Homilies on Genesis and Exodus

By Ronald E. Heine; Origen | Go to book overview
Save to active project

HOMILY VII
On the bitterness of the water of Mara

AFTER THE CROSSING OF THE RED SEA and the secrets of the magnificent mystery, after dances and tambourines, after triumphant hymns, they come to Mara. The water of Mara, however, was bitter and the people could not drink it. Why, then, after marvels so numerous and so magnificent are the people of God led to bitter waters and the danger of thirst? For the text says, "And the sons of Israel came to Mara and were not able to drink the water of Mara because it was bitter. For this reason the name of that place was called bitterness"1 But what is added after this? " Moses," the text says, "called to the Lord and the Lord showed him a tree and he threw it into the water and the water became sweet. And there," the text says, "the Lord established ordinances and precepts for him."2 There, where there was bitterness; there, where there was thirst, and what is worse, thirst in the presence of an abundance of water; there "God established ordinances and judgments for them."3 Was there not another place more worthy, more fit, more fruitful, than that place of bitterness?

In addition, the statement, "The Lord showed him a tree, and he threw it into the water, and the water became sweet,"4 is very strange. Why should God show Moses a tree which he should throw into the water to make it sweet? It is as if God had not been able to make the water sweet without the tree. Or did Moses not know about the tree, that God should show it to him? But we must see what beauty the inner meaning holds in these words.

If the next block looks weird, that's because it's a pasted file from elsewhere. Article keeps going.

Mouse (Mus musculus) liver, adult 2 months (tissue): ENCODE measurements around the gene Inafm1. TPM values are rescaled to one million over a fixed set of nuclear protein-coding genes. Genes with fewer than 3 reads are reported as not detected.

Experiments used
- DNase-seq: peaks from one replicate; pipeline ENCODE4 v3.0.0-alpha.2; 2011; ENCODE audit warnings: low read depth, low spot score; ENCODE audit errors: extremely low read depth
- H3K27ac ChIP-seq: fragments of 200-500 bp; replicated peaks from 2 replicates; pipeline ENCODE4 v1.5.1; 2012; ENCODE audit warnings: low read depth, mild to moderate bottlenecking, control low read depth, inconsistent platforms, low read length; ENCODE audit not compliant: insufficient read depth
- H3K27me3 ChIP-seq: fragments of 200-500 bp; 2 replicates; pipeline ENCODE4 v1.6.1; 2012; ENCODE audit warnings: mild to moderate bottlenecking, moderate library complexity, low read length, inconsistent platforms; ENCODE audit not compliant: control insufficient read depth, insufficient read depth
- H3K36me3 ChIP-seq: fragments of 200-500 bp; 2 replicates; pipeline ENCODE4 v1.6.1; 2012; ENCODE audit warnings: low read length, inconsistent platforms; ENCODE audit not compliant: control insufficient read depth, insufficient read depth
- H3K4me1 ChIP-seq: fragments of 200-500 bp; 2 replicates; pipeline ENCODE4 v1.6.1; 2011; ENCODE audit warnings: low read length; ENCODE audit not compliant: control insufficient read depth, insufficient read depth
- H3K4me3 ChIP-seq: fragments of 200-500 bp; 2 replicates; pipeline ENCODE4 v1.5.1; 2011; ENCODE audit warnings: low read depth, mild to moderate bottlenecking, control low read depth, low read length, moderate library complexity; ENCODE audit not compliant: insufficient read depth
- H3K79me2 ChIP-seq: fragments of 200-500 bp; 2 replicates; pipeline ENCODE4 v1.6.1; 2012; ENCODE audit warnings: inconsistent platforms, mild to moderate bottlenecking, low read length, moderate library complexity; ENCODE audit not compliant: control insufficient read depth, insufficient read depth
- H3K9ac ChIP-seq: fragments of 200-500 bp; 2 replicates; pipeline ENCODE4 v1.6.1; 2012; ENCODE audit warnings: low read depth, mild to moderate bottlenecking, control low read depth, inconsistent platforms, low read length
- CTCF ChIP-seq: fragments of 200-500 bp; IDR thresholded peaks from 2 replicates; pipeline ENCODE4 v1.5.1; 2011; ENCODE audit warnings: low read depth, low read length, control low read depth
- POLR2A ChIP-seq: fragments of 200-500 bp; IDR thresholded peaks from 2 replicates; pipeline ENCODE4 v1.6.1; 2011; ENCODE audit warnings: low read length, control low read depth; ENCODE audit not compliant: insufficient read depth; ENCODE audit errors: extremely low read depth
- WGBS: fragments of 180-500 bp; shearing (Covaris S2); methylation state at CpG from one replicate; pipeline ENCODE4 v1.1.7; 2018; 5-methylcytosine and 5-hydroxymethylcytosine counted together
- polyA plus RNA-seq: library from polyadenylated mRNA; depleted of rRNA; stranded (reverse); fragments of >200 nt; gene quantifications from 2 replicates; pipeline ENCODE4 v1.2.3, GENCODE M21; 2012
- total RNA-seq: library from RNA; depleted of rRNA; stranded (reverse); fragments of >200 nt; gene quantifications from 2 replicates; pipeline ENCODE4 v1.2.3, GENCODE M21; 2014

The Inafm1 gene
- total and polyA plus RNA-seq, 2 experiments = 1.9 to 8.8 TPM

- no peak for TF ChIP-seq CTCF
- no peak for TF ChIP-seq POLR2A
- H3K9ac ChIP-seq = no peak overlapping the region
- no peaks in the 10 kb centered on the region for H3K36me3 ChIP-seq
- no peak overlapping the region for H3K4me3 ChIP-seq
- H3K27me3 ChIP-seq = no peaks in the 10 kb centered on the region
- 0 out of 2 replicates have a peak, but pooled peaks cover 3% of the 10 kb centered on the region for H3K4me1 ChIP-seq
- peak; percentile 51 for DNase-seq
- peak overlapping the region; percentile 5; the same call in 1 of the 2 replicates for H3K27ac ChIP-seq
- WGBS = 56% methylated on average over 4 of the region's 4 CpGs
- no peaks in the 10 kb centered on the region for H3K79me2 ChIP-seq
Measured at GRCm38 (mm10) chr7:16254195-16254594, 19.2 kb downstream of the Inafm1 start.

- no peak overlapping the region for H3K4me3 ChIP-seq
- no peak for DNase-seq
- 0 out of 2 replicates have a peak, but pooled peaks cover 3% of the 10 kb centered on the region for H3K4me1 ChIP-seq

____________________
1
Ex 15.23.
2
Ex 15.25.
3
Ex 15.25.
4
Ex 15.25.

-300-

Notes for this page

Add a new note
If you are trying to select text to create highlights or citations, remember that you must now click or tap on the first word, and then click or tap on the last word.
Loading One moment ...
Project items
Notes
Cite this page

Cited page

Style
Citations are available only to our active members.
Sign up now to cite pages or passages in MLA, APA and Chicago citation styles.

Cited page

Bookmark this page
Homilies on Genesis and Exodus
Table of contents

Table of contents

Settings

Settings

Typeface
Text size Smaller Larger
Search within

Search within this book

Look up

Look up a word

  • Dictionary
  • Thesaurus
Please submit a word or phrase above.
Print this page

Print this page

Why can't I print more than one page at a time?

While we understand printed pages are helpful to our users, this limitation is necessary to help protect our publishers' copyrighted material and prevent its unlawful distribution. We are sorry for any inconvenience.
Full screen
/ 440

matching results for page

Cited passage

Style
Citations are available only to our active members.
Sign up now to cite pages or passages in MLA, APA and Chicago citation styles.

Cited passage

Welcome to the new Questia Reader

The Questia Reader has been updated to provide you with an even better online reading experience.  It is now 100% Responsive, which means you can read our books and articles on any sized device you wish.  All of your favorite tools like notes, highlights, and citations are still here, but the way you select text has been updated to be easier to use, especially on touchscreen devices.  Here's how:

1. Click or tap the first word you want to select.
2. Click or tap the last word you want to select.

OK, got it!

Thanks for trying Questia!

Please continue trying out our research tools, but please note, full functionality is available only to our active members.

Your work will be lost once you leave this Web page.

For full access in an ad-free environment, sign up now for a FREE, 1-day trial.

Already a member? Log in now.

Are you sure you want to delete this highlight?